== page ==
USB Servo

USB Servo


USB Servo


The USB-Servo is a device to control a servo via USB. A servo is a motorized device that is commonly used in remote controlled cars and planes. I built this device to activate a toy puppet. The puppet has a button on its bottom, if you press the button the puppet collapses. When the computer is able to press the button, I can use the puppet to signal information like someone’s online-state in the Jabber-network: when my friend goes online, the puppet stands up, when he logs off it collapses.

Servos are connected with three-wire-cables. A red and a black one for the power, and a yellow one for the signal. Power has to be between 4.8 and 6 volts, so the 5 volts from the USB-port is in the range. The signal doesn’t take much current, so you can connect it directly to the controller. The angle of the servo is controlled with pulse width modulation (PWM). It gets a signal of about 50Hz (one pulse every 20ms), the length of the pulse tells the servo the angle to adjust.

USB Servo

A problem that I didn’t really solve is the power consumption: I don’t know the current that runs through the motor. It seems to be low enough not to cause any problems, but I don’t know how high it will get when the servo is blocked. YOU HAVE BEEN WARNED, I don’t feel responsible for USB-ports catching fire… :-/

There are three parts included in the distribution: The firmware for an ATmega8 microcontroller, a commandline-client that can be run under Linux, and the circuits needed to build the device.

This project is based on my USB-LED-Fader, which itself is based on the PowerSwitch example application by Objective Development. Like those, it uses Objective Development’s firmware-only USB driver for Atmel’s AVR microcontrollers.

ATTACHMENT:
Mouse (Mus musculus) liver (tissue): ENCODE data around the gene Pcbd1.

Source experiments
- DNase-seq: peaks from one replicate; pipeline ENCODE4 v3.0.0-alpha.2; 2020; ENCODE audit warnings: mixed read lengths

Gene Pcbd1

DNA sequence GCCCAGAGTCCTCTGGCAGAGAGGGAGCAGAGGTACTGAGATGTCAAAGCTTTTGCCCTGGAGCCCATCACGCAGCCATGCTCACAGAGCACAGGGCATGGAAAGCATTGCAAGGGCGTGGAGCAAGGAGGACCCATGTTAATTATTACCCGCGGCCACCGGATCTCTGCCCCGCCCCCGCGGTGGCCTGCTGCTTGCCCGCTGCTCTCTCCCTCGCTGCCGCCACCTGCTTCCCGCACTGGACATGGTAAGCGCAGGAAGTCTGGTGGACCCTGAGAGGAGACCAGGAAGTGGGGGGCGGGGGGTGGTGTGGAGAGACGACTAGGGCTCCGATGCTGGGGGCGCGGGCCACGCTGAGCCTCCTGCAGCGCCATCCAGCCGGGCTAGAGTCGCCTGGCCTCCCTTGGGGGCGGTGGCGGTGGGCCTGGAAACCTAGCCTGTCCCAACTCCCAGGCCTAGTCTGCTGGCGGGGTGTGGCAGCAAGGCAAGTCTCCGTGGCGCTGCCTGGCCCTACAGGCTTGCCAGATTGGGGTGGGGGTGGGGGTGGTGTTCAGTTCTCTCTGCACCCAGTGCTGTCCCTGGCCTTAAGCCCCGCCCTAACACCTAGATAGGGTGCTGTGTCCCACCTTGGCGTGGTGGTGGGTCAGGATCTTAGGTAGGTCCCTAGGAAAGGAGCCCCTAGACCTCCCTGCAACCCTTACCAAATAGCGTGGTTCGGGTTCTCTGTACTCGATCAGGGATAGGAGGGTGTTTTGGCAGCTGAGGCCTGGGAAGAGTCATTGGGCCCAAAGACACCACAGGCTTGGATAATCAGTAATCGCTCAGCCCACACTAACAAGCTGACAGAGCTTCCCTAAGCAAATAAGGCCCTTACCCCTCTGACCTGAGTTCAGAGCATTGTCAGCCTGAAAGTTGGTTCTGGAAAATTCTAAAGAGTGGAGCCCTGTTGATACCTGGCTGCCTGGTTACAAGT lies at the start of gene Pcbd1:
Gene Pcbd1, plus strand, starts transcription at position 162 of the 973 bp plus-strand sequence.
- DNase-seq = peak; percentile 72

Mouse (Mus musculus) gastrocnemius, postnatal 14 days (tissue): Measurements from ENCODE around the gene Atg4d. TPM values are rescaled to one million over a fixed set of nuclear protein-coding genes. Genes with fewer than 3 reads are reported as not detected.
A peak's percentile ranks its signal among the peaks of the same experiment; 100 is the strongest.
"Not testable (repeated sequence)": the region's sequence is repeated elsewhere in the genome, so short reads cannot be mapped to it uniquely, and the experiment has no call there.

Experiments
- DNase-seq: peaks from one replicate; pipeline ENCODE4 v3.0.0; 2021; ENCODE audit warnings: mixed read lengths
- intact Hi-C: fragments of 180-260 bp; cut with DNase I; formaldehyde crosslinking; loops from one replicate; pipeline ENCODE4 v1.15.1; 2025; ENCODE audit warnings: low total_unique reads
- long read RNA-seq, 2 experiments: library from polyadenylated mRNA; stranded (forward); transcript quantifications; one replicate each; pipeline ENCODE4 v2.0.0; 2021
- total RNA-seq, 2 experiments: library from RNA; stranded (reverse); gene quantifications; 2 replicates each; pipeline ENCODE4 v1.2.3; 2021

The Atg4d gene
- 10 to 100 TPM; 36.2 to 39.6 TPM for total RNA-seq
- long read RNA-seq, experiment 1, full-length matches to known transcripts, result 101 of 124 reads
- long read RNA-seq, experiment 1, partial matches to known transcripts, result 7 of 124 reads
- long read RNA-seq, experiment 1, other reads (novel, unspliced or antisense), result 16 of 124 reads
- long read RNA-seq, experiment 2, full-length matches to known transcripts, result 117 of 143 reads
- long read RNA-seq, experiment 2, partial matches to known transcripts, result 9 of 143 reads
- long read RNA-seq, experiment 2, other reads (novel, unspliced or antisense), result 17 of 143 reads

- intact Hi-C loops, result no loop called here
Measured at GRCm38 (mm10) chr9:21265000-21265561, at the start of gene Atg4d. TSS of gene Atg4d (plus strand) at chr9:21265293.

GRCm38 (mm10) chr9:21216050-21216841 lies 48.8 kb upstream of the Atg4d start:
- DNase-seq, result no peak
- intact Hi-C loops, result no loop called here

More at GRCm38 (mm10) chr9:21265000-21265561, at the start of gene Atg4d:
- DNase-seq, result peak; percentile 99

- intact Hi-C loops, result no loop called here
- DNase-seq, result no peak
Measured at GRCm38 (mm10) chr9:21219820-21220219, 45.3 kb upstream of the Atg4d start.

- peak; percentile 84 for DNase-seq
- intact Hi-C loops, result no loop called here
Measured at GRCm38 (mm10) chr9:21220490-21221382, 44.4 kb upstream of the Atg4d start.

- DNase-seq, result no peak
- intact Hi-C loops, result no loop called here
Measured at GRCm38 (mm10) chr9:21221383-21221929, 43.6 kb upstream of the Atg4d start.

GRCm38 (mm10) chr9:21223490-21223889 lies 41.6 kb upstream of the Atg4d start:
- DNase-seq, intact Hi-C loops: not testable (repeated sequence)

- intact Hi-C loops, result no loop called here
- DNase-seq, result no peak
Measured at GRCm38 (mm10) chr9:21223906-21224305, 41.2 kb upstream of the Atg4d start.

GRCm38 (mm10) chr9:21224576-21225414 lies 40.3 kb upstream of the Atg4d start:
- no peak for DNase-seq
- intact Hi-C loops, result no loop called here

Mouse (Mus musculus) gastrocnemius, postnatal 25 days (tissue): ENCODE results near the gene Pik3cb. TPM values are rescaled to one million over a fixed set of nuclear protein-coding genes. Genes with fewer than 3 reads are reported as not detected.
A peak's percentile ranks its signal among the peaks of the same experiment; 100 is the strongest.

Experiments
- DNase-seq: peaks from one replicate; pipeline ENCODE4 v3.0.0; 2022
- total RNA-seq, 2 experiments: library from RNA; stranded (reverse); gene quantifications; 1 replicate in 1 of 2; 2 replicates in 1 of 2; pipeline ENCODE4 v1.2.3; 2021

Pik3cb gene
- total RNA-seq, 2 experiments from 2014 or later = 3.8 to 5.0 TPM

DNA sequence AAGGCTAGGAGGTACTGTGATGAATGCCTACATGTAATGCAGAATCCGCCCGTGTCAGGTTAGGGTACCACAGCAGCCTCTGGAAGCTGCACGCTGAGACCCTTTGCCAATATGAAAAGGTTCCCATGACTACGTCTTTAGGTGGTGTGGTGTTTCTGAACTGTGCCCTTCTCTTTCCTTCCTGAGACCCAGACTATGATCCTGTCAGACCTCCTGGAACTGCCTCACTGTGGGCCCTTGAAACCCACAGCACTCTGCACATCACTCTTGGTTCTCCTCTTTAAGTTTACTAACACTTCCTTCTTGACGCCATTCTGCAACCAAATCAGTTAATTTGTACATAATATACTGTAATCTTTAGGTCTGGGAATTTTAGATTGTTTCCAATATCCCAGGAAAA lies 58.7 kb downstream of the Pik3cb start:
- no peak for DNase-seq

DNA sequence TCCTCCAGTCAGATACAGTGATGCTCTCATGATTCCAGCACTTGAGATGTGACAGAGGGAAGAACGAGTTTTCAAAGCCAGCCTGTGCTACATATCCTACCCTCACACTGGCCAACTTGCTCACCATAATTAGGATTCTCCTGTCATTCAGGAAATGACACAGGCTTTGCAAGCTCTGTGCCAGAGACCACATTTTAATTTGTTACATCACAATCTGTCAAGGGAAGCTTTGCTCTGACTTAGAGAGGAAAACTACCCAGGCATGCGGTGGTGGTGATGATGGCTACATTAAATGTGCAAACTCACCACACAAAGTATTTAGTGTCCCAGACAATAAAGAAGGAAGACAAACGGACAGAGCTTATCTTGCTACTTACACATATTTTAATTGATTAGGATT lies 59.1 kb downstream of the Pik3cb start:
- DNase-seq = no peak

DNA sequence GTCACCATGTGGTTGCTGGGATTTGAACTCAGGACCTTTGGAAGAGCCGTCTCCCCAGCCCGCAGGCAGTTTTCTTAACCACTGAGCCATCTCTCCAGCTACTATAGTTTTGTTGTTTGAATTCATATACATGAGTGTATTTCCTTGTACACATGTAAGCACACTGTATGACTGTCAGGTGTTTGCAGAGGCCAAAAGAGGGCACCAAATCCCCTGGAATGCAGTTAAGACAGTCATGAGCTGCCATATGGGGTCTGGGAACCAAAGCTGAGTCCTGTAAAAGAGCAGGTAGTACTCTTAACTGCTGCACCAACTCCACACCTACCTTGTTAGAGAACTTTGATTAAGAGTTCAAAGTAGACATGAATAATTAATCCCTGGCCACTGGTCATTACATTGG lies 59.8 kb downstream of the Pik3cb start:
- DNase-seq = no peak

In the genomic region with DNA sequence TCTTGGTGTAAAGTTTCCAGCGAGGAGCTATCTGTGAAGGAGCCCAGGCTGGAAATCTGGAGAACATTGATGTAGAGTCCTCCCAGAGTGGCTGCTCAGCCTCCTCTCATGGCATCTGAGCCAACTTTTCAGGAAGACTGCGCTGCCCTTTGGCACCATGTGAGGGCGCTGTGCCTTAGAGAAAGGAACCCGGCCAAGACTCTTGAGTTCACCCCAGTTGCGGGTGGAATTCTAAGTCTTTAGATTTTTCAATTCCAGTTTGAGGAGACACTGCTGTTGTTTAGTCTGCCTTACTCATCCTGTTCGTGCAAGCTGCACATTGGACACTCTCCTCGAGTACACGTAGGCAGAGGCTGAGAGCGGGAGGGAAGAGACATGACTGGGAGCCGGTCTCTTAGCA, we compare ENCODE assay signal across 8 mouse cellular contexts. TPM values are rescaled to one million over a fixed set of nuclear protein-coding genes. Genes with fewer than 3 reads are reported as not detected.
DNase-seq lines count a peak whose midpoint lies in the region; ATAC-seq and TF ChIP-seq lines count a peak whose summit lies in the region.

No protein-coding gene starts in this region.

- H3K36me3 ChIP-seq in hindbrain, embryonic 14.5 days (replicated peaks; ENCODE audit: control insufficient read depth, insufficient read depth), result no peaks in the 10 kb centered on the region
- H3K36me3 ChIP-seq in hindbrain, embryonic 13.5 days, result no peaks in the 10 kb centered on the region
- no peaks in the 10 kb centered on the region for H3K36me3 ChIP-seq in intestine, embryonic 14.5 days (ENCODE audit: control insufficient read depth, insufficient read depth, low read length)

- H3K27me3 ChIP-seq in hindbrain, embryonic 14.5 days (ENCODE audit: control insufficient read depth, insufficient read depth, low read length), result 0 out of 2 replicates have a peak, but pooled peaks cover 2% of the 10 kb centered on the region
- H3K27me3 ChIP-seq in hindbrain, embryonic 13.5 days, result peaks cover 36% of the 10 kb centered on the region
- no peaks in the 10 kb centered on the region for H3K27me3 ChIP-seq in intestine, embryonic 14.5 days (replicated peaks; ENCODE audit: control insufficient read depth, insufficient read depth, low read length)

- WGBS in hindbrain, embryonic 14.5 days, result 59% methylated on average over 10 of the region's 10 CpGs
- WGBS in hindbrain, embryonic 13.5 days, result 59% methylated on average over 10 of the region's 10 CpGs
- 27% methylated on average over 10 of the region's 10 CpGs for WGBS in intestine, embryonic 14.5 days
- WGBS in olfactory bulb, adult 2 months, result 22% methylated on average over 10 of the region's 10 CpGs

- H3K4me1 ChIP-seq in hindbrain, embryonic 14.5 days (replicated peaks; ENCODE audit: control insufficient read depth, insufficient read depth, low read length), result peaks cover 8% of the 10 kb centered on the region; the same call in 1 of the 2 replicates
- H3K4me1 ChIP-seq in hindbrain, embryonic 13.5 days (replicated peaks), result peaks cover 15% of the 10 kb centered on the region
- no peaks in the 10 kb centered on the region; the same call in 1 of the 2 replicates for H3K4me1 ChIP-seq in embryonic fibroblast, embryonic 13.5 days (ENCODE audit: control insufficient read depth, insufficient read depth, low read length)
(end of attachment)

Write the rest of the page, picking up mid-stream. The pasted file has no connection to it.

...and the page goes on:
Objective Development’s USB driver is a firmware-only implementation of the USB 1.1 standard (low speed device) on cheap single chip microcomputers of Atmel’s AVR series, such as the ATtiny2313 or even some of the small 8 pin devices. It implements the standard to the point where useful applications can be implemented. See the file “firmware/usbdrv/usbdrv.h” for features and limitations.

Building and installing


The circuit contains only a few standard components. There’s no special USB-chip involved.

The installation is described in the documentation.


Connect the device to the USB-port. If it isn’t already, the servo will move to the 0-position.

Then use the commandline-client as follows:

usb-servo status

usb-servo set <angle>

usb-servo test


angle: The angle you want to set the servo to. 0 is full left, 255 is full right.


Get the status of the servo:

usb-servo status

This will tell you the angle the servo is currently put to.

Current servo angle: 42

Set a new angle:

The device from behind

Behind the scenes

usb-servo set 23

This sets the servo to the angle 23. 0 is full left, 255 is full right, so with 23 the servo will be almost on the left side.

Test the device:

usb-servo test

This function sends many random numbers to the device. The device returns the packages, and the client looks for differences in the sent and the received numbers.

Demo application xservopointer

This is a pure fun thing, nobody will need it. That was reason enough to write it…

To use it, you have to position the servo centered above the screen (with a little tweaking in the source, you can change that position). Then, you attach a pointer to the servo and start the application.

You’ll never ever have to search for your mouse cursor in the future. The pointer on the servo will always show you where to search.

USB Servo

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